Monday, January 31, 2011

Unix spoken here (4)

There are a just few more Unix commands I should mention before we exhaust everyone's patience. (Three posts here, here, and here).

I'm sure you're familiar with sudo, which stands for superuser, do once. If not, you can see wikipedia. Normally you will use this to write (install) or even delete files in /usr/bin and the like.


> mv /usr/bin/znew ~/Desktop/znew
mv: rename /usr/bin/znew to /Users/telliott_admin/Desktop/znew: Permission denied


Don't forget to read the man page on this one. There is always something interesting in the manual.

Many Unix commands appear simple but have numerous options and arguments that make them more like a Swiss Army Knife than a pocketknife. Output on the command line using man can be broken up into chunks or streamed using the down arrow, but maybe you want to study it or keep it as a reference.

For some reason you need to format the output from man in a special way before directing it to a file, for example:


man ls | col -bx > results.txt
head -n 8 results.txt
..
SYNOPSIS
ls [-ABCFGHLOPRSTUW@abcdefghiklmnopqrstuwx1] [file ...]


Nearly the whole alphabet! But doing this without the col leads to selective stuttering:


LS(1)                     BSD General Commands Manual                    LS(1)

N NA AM ME E
l ls s -- list directory contents

S SY YN NO OP PS SI IS S
l ls s [- -A AB BC CF FG GH HL LO OP PR RS ST TU UW W@ @a ab bc cd de ef fg gh hi ik kl lm mn no op pq qr rs st tu uw wx x1 1] [_ f_ i_ l_ e _ ._ ._ .]

D DE ES SC CR RI IP PT TI IO ON N
For each operand that names a _ f_ i_ l_ e of a type other than directory, l ls s


head and tail are useful for looking at the first few lines or last few lines of a file. less is like what you get when you just do man some_command ---it gives chunks or streams.

Try man cat to see what else that can do.

There is also split but I couldn't figure out how to make it take my favorite separator ('\n\n').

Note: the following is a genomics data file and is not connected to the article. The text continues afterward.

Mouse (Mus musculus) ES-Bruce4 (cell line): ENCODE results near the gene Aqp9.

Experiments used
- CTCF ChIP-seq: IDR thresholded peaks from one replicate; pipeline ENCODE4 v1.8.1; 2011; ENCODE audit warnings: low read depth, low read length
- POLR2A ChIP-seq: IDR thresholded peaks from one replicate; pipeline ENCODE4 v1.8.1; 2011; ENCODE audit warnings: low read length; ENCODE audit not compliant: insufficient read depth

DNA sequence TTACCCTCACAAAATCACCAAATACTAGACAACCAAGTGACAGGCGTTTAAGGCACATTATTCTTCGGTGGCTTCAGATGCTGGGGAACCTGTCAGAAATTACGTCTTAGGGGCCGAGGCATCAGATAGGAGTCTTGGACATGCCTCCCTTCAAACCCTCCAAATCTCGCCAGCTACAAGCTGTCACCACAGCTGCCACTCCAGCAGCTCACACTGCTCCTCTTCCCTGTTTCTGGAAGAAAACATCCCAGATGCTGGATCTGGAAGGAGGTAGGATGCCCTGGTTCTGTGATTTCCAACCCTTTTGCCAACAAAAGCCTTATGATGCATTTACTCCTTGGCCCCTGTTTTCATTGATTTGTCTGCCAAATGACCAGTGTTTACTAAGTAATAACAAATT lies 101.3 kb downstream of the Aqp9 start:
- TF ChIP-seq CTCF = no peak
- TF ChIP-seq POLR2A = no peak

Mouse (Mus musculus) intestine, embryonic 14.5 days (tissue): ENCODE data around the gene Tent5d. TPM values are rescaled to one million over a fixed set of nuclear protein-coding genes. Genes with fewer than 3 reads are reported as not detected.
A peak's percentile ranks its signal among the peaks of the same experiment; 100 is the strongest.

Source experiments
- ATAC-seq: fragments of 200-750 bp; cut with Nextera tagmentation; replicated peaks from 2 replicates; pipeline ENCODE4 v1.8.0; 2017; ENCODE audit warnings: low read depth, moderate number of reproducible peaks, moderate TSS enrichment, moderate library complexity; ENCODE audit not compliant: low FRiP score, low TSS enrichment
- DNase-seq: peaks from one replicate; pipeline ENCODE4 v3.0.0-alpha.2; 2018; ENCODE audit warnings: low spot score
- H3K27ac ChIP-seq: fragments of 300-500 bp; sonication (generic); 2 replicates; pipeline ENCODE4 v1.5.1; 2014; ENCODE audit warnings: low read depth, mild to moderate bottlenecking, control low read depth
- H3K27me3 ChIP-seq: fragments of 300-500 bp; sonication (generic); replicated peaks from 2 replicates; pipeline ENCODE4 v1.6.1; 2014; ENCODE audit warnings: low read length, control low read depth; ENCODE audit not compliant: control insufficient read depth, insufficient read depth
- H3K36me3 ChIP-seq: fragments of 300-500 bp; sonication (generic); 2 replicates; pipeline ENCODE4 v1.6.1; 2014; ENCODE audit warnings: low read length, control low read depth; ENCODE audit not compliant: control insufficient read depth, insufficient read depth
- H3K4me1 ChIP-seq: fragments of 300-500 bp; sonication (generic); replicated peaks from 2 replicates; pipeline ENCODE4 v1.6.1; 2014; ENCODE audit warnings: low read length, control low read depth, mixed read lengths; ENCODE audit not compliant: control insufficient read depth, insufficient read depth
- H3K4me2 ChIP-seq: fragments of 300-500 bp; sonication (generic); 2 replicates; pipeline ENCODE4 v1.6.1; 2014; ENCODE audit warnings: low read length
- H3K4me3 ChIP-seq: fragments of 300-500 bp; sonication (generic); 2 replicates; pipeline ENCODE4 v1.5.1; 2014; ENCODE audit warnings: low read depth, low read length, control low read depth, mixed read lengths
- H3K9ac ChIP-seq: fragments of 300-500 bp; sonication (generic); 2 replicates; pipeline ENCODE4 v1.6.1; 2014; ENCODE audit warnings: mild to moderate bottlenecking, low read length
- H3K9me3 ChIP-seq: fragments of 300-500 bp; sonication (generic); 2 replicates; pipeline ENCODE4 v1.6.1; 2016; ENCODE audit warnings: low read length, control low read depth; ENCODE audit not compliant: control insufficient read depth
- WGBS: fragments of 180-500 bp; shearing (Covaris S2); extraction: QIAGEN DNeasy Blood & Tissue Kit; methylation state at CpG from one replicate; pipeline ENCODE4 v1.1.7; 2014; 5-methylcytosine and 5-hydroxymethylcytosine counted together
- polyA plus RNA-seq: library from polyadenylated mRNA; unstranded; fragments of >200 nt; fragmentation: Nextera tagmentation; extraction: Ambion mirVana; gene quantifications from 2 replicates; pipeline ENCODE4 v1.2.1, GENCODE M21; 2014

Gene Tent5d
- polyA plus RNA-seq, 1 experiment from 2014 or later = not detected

diff does what you might expect. The use case might be that you have some good edits but also some bad edits to a file, so you want to revert to the old one, and then try the edits one by one.


> diff old.txt new.txt > results.txt
> cat results.txt
28a29
> my edit
50,51c51
<
<
---
> deleted a line here


Or drop results.txt onto TextMate for a little color (graphic).



There's a command to find out information about different processes with finer grained control than Activity Viewer. For example:


ps -u username
ps -U userid
ps -p processid


Say:


> ps -p 48068 -O %mem
PID %MEM TT STAT TIME COMMAND
48068 1.1 ?? S 0:00.91 /Applications/R64.app/Contents/MacOS/R -psn_0_2404939


The man page on ps is extensive.

find is tricky. I need a lot more practice to understand it. Here's a simple one, and then a fun one though:


> find . -name "old.txt" -print
./old.txt

> find -f ~/* | wc
118791 235608 11536780


I "find" all the files under my home directory and feed the results to wc (word count), discovering that there are 118,791 lines in the output---that's the number of files! This link seems to have good info on find.

Sometimes I just want to use Python as a calculator or get an ascii value, but without calling up the interpreter (and having to dismiss it):


> python -c 'print 3.0/17'
0.176470588235
> python -c 'print ord("a")'
97
> python -c 'print chr(101)'
e
> python -c 'import math; print math.e'
2.71828182846



> hexdump -C post.txt
00000000 4d 61 6e 79 20 55 6e 69 78 20 63 6f 6d 6d 61 6e |Many Unix comman|
00000010 64 73 20 61 70 70 65 61 72 20 74 6f 20 62 65 20 |ds appear to be |
00000020 73 69 6d 70 6c 65 20 62 75 74 20 68 61 76 65 20 |simple but have |



Finally, here are a few more that either I've found useful or I'm sure they will be, but I don't feel expert enough to try to explain them. Have fun exploring:


alias
awk
curl
hash
md5
openssl sha1
set
tar
top
touch
unset


If you get bored here; or try to check out how Greg's email address gets generated!

And there's always ssh. But that really does deserve a post of its own.

1 comment:

keith-hughitt said...

For people on Linux, there is also a pretty good graphical diff viewer called meld that is worth checking out.